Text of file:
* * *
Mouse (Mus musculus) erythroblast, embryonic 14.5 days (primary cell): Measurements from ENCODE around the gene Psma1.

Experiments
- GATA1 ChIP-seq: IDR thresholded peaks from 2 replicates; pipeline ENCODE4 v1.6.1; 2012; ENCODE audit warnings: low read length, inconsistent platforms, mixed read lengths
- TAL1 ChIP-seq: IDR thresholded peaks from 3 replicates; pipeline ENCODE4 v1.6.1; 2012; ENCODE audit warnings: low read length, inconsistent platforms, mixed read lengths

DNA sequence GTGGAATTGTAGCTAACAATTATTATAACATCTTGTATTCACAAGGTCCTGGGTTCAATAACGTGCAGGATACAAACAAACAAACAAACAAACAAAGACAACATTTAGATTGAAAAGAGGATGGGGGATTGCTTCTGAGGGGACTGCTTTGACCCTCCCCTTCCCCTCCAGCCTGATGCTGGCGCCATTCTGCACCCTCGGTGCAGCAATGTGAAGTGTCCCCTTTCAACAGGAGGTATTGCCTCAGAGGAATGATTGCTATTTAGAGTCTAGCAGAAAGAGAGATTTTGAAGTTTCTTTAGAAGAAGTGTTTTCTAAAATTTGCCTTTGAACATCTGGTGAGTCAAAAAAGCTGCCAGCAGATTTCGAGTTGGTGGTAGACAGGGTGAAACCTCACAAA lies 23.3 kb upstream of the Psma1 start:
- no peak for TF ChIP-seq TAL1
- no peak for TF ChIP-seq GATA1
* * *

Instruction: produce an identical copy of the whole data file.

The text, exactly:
Mouse (Mus musculus) erythroblast, embryonic 14.5 days (primary cell): Measurements from ENCODE around the gene Psma1.

Experiments
- GATA1 ChIP-seq: IDR thresholded peaks from 2 replicates; pipeline ENCODE4 v1.6.1; 2012; ENCODE audit warnings: low read length, inconsistent platforms, mixed read lengths
- TAL1 ChIP-seq: IDR thresholded peaks from 3 replicates; pipeline ENCODE4 v1.6.1; 2012; ENCODE audit warnings: low read length, inconsistent platforms, mixed read lengths

DNA sequence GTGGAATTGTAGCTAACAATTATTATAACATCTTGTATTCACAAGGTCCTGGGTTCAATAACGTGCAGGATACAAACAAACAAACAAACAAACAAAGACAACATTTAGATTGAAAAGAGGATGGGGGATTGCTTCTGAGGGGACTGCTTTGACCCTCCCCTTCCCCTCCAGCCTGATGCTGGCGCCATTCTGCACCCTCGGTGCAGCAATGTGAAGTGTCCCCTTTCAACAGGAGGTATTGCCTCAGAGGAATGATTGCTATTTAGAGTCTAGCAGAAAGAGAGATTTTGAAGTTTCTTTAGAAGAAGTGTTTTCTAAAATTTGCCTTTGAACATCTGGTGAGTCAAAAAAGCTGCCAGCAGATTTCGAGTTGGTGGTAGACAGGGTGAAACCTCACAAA lies 23.3 kb upstream of the Psma1 start:
- no peak for TF ChIP-seq TAL1
- no peak for TF ChIP-seq GATA1